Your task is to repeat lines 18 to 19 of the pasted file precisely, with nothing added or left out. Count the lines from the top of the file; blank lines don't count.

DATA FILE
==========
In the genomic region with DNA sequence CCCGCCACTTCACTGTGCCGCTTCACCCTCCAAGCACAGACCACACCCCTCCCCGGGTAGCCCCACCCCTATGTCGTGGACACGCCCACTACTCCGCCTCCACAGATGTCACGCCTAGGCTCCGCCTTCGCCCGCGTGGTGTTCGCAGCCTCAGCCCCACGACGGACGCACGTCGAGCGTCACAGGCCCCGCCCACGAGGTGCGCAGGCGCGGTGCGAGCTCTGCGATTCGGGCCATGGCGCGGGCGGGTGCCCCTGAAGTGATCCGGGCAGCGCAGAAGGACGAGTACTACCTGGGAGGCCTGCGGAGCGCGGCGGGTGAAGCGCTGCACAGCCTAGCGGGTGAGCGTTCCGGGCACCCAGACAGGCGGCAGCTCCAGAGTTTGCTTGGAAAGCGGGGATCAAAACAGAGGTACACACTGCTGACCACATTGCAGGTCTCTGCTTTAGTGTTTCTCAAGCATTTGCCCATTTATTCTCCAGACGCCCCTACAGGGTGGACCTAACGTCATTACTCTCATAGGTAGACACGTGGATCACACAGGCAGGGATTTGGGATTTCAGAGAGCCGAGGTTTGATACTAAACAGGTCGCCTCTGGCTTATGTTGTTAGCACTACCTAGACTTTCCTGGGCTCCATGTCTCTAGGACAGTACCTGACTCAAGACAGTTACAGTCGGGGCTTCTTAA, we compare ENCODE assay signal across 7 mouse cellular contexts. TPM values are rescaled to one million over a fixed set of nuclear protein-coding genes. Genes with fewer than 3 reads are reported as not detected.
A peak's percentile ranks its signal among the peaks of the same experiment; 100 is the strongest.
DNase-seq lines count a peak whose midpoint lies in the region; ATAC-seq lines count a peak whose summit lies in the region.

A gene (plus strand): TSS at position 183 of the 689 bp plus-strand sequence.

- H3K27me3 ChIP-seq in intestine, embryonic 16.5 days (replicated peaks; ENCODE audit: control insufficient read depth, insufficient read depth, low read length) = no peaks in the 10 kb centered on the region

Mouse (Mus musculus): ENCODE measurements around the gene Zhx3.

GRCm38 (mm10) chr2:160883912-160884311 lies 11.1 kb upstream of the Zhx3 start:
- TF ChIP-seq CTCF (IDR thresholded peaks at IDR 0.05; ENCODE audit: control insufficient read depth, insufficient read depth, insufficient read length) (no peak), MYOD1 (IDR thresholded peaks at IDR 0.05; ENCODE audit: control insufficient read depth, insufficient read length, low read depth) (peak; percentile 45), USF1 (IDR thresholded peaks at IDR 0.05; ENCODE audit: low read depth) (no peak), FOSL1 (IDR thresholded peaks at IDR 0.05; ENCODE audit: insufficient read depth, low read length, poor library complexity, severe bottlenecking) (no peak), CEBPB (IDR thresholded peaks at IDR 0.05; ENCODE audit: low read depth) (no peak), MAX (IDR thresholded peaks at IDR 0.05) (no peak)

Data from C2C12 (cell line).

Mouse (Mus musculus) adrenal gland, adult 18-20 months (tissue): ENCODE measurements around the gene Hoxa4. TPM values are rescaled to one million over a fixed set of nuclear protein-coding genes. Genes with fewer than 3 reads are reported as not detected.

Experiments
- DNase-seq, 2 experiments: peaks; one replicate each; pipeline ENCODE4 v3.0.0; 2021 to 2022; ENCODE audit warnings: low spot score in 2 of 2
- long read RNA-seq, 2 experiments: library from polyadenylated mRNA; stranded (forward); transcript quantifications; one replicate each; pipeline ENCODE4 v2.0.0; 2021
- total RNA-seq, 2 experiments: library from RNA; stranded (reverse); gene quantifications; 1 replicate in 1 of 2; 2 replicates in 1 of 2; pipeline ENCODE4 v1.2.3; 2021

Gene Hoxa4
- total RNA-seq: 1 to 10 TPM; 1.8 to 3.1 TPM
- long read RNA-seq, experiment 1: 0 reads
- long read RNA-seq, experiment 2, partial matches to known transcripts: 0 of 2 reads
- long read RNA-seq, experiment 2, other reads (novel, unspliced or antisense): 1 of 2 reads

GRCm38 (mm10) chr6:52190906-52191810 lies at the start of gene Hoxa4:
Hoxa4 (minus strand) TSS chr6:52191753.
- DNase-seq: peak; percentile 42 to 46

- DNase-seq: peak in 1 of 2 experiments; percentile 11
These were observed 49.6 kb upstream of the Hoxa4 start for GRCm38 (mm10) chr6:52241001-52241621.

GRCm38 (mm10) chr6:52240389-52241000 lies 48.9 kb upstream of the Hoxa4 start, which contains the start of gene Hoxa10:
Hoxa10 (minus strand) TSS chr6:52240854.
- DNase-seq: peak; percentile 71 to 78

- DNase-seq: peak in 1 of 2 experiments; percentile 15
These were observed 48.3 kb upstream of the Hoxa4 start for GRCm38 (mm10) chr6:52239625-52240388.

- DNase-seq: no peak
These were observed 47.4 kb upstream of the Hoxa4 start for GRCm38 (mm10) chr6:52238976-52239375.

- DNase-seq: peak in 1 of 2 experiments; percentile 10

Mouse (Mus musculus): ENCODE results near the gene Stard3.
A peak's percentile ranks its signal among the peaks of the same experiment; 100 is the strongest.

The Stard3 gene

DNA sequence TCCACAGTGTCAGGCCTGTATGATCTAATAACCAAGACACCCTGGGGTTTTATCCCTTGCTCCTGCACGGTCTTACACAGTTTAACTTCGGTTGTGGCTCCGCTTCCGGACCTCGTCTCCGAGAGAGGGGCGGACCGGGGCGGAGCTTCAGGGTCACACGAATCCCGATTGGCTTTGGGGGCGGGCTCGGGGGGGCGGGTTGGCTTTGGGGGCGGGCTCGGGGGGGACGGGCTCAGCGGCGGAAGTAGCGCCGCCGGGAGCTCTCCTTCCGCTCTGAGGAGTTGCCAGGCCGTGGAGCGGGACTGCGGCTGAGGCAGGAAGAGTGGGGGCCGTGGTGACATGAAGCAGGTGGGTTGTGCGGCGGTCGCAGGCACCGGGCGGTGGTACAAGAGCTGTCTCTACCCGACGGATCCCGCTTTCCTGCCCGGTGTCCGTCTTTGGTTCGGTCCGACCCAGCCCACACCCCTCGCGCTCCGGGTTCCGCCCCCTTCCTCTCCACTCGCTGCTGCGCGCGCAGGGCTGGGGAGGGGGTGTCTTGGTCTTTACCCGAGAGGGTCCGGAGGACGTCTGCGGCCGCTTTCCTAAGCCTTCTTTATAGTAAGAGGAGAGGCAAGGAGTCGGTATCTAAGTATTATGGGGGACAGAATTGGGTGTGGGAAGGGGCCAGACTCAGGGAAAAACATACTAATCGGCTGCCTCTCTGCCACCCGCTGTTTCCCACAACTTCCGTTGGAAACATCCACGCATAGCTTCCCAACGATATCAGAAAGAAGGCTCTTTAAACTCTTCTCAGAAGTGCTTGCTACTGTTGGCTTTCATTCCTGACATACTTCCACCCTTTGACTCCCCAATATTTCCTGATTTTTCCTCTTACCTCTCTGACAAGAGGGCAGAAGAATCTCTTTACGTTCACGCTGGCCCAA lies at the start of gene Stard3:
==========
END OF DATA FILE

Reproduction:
- long read RNA-seq, experiment 2, partial matches to known transcripts: 0 of 2 reads
- long read RNA-seq, experiment 2, other reads (novel, unspliced or antisense): 1 of 2 reads